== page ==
Once a person becomes dependent on heroin, they will start experiencing withdrawal symptoms in between uses. In order to make these side effects and cravings go away as quickly as possible, they may turn to injecting. With this delivery method, heroin enters the bloodstream immediately and the effects are felt within a few minutes. Heroin injection sites on a person’s body usually start with veins on the arms, but if damage builds up in these blood vessels a person may switch to injecting into their legs, in between their toes or in their neck. People who inject typically have more serious problems with addiction and have been using heroin for longer. Teens are less likely to inject than adults.

Heroin Paraphernalia

Heroin paraphernalia includes tools that teens use to prepare the drug. For example, if someone is injecting heroin, the substance will need to be dissolved into a liquid first. Paraphernalia also refers to tools that help a teen inject, snort or inhale heroin. Finding paraphernalia may be one of the first signs of heroin use in young adults, although drug use is usually also accompanied by changes in physical and mental health. Heroin paraphernalia includes:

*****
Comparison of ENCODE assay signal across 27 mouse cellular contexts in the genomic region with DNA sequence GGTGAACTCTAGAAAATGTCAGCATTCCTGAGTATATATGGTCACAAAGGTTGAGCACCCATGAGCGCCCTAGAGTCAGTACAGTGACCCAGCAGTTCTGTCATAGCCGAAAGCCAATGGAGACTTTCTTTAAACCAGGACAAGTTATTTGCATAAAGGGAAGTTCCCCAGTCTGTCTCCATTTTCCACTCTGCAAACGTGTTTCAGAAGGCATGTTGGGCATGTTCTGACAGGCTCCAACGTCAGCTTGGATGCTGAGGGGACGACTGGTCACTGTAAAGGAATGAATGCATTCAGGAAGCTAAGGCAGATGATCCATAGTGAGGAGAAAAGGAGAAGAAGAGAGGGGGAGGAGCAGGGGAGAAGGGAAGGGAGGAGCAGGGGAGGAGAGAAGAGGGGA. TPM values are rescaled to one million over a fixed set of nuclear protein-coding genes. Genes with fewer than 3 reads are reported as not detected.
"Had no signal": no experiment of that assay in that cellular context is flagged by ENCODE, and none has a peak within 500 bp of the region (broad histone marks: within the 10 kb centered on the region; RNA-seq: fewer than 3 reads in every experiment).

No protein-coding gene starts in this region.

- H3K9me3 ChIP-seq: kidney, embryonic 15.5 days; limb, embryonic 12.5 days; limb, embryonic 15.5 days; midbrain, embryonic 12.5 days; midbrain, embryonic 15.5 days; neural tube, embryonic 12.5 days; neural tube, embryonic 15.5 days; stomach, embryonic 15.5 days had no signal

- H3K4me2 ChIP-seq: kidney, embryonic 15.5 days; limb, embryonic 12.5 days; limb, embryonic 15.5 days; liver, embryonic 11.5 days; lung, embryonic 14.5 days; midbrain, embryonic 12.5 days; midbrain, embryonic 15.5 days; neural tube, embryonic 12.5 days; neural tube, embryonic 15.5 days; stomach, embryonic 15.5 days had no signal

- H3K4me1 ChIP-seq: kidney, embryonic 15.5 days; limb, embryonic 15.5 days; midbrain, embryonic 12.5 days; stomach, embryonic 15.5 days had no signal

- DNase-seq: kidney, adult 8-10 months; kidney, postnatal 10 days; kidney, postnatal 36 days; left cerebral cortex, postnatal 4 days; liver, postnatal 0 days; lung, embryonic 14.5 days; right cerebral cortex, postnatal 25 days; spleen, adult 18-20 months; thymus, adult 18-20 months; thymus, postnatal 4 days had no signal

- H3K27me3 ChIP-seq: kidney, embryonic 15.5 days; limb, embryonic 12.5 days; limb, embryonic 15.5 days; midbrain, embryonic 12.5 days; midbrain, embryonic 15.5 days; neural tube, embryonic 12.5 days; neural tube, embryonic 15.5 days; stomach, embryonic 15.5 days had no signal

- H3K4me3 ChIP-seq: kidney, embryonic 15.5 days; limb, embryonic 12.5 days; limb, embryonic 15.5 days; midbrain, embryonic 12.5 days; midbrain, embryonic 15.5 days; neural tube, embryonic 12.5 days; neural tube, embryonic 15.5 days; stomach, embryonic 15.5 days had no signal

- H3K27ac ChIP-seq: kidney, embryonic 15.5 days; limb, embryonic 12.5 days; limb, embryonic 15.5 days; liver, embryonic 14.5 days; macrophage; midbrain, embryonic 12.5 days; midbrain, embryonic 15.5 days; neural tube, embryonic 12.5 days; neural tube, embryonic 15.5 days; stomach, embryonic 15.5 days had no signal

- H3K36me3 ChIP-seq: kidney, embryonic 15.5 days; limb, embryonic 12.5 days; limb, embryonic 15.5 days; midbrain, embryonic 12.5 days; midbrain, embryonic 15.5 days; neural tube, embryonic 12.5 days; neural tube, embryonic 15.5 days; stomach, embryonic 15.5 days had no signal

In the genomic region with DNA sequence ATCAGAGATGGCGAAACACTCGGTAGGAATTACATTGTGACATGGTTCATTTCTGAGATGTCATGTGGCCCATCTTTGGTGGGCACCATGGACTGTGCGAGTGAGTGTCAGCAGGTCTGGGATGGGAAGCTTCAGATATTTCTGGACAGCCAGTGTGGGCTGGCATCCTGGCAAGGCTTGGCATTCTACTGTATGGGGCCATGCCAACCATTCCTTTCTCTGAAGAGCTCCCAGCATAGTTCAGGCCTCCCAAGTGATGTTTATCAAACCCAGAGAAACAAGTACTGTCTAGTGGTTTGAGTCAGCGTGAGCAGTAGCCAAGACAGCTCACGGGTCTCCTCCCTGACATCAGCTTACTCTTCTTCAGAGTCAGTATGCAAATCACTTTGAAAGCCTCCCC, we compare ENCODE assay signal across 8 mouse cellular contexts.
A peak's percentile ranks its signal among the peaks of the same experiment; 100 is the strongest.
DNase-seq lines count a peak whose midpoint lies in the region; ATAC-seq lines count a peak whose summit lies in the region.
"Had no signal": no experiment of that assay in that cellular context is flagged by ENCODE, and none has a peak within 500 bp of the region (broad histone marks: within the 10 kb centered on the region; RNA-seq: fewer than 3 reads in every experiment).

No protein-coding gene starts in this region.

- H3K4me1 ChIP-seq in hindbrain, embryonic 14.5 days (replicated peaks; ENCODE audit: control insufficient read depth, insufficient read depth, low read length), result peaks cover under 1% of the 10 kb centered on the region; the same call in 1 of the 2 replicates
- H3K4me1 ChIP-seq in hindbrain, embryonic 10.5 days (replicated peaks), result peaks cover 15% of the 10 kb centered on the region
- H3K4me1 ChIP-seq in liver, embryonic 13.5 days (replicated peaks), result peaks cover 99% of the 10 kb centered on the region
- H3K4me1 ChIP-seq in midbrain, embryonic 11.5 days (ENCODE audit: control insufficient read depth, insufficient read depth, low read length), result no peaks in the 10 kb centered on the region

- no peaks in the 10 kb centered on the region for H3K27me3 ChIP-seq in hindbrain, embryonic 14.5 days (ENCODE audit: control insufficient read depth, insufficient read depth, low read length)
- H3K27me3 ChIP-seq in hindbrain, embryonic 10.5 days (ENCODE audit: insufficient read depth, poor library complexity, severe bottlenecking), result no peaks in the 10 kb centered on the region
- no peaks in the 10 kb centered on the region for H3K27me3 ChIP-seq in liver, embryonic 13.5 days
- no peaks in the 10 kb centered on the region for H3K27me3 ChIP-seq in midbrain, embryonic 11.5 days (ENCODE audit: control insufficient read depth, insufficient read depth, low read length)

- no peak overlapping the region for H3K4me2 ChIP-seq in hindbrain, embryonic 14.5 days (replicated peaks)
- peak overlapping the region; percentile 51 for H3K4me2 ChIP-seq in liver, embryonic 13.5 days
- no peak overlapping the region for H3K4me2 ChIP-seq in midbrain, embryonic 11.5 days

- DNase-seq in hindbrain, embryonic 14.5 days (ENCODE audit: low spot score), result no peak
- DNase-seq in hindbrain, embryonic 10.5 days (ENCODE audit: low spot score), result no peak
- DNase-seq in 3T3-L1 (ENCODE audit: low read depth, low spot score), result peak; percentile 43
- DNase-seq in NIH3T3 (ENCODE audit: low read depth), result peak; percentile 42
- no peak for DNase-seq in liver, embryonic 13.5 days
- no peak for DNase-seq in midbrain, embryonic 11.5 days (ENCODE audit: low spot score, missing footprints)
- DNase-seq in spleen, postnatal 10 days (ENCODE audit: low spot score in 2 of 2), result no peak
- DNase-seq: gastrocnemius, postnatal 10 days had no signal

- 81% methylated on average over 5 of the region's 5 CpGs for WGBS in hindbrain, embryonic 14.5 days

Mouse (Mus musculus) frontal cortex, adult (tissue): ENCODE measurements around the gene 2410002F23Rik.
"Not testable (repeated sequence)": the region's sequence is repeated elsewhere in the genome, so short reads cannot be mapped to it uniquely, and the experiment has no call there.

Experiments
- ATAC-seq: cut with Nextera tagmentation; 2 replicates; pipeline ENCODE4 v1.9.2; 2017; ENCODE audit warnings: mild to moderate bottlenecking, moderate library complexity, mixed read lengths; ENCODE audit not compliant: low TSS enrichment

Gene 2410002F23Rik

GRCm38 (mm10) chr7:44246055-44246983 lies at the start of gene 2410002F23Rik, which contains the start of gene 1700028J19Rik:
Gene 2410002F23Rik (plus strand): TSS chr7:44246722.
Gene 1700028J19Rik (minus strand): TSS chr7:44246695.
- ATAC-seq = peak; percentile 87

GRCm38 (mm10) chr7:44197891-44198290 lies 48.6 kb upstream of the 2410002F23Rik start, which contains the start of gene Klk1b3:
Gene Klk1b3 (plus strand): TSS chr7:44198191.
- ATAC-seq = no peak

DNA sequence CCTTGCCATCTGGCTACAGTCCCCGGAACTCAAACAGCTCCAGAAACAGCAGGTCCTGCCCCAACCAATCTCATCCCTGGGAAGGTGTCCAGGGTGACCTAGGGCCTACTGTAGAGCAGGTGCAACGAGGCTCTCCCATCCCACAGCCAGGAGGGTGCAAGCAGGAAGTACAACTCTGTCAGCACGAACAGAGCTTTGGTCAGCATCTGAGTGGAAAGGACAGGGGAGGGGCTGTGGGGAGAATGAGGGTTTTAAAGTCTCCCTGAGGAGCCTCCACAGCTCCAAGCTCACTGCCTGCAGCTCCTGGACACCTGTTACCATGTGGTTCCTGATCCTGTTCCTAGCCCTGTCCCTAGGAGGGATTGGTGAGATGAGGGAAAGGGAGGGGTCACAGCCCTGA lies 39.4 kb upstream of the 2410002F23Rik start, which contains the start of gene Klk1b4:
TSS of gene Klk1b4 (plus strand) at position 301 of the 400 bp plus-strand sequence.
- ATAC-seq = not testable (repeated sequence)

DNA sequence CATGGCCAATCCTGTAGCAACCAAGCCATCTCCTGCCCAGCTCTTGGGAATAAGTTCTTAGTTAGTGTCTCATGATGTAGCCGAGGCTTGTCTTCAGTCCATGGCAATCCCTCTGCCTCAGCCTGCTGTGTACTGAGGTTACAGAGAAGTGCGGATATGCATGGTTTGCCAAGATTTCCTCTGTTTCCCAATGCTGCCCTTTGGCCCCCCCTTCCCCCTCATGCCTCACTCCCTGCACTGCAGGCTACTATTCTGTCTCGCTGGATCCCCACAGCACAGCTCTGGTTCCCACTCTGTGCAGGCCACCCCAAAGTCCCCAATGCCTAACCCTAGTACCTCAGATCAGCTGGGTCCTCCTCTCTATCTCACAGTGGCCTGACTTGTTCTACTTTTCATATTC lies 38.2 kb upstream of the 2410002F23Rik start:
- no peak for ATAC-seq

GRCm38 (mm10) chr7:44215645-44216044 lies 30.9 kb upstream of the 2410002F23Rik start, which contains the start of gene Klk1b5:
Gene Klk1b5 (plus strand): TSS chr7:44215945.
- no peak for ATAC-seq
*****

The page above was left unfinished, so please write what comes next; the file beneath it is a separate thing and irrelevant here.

• Spoons, bottle caps & lighters: These items are used for cooking heroin. When people inject heroin, the first step is turning it into a liquid. Powder heroin needs to be dissolved in water, while black tar heroin needs to be melted, or ground up and then dissolved. This usually involves placing the heroin in a spoon, bottle cap or another small rounded object. A person will then add water and heat the mixture with a lighter or candle to cook up heroin. One sign that a teen is injecting is missing spoons. If a spoon with heroin is heated over a flame, it will be permanently burned or discolored. A teen may hide spoons in their room for later use or throw them away once they are damaged. Lighters may also be used to vaporize heroin for smoking.